What Can Twitter Possibly Teach Testers?
When working with testers who are still learning (all of us, right?), one of the challenges is finding a common language between testers and with Developers. This came up today and sparked this post:
Them: so how can I improve my testing bug reports? Me: Get on twitter and learn how to tell a story in 140 chars
— jonathanross (@jonathanross) September 15, 2014
This is especially important when it comes to writing test cases and reporting bugs.
In an age of “You had me at …” it’s crucial to get the point across rapidly and efficiently without compromising the information.
So.. Twitter Huh?
Twitter with its 140 character restriction on tweets is a natural teaching tool for anyone who needs to learn the discipline of brevity.
The thing is when reporting a bug it’s important to remember that you are imparting a story; a story that allows the Developer to know what should be fixed and under what scenario(s).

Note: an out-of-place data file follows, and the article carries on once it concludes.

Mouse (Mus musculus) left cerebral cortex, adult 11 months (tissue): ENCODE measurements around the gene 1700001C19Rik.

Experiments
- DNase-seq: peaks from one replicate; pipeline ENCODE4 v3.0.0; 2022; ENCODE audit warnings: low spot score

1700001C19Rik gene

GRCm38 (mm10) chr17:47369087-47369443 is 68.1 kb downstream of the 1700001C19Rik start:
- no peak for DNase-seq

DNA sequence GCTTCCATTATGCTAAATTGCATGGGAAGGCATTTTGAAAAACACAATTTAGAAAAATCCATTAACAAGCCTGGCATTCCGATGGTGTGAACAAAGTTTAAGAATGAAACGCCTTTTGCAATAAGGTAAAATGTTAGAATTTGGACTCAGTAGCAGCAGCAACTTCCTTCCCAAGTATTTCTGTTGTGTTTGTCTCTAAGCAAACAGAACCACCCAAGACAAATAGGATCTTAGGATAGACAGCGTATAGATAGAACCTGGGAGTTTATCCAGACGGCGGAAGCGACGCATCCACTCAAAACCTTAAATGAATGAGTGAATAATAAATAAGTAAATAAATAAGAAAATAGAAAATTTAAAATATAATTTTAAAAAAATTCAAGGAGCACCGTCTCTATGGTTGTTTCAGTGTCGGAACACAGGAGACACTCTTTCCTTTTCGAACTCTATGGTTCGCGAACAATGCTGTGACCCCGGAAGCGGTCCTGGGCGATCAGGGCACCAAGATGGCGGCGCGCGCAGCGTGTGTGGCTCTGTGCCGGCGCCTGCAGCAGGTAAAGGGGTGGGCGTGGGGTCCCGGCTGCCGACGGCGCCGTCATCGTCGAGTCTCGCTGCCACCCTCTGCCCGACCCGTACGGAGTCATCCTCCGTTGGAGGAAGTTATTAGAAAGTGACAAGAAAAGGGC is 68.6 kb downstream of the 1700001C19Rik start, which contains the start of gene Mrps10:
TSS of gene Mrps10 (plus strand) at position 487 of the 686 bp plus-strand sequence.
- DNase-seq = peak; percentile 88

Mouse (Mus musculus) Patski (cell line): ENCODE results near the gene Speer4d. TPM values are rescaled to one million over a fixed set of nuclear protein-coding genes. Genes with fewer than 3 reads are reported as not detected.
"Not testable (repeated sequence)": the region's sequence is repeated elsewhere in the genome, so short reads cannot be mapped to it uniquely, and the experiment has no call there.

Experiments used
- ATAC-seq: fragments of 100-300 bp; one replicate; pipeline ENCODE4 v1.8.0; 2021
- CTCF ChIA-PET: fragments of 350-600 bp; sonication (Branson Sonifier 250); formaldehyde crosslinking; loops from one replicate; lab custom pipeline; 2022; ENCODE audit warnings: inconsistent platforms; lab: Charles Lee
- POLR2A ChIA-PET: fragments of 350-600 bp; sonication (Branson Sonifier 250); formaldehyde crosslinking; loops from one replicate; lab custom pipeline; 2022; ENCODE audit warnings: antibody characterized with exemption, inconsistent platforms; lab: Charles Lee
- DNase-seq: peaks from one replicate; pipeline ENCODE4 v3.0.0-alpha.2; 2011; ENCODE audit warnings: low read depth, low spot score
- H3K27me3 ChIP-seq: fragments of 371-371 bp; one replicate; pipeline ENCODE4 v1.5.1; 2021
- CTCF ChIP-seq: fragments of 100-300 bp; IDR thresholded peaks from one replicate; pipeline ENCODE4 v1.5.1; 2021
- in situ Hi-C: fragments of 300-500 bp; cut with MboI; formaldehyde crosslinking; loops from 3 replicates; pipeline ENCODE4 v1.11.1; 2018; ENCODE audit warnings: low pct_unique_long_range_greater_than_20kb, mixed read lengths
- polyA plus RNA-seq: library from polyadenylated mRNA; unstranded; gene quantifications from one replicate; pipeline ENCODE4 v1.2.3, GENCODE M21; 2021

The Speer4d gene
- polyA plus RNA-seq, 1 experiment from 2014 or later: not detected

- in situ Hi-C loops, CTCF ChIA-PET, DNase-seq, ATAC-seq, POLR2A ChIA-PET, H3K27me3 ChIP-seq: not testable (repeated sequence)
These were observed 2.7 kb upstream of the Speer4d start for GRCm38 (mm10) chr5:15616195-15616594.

Imagine an ALM that was built on Twitter functionality: –
- User stories, spec, test cases and bug reports all limited to 140 characters
- Hashtags to make all of the above searchable by keywords.
- Groups and Lists based on teams (e.g. QA, Dev, Product, Sales) and team members with usernames prefixed by the Twitter @.
- Retweet, favorite or Direct Message (DM) other users.
- Attachable images and URL shortening.
- Trending subjects based on traffic within the ALM.
- Analytics (of course).
The Warptest POV
As you read this keep one eye on the Agile Manifesto and see how Twitter Teaches Testers in an Agile manner. If you don’t see it, then it’s time to reread the manifesto:
The beauty of this method is not just the brevity but the rapid manner that it allows your testing to progress as everyone gets onboard with this manner of communication.
Obviously, there are exceptions, intricate or complex issues that require greater detail but the rule of thumb is,
“If you can’t sum up your bug or test case in 140 characters then it might be more than one issue.”
Does this speak to you? Feel free to offer your own experiences and ideas on the subject.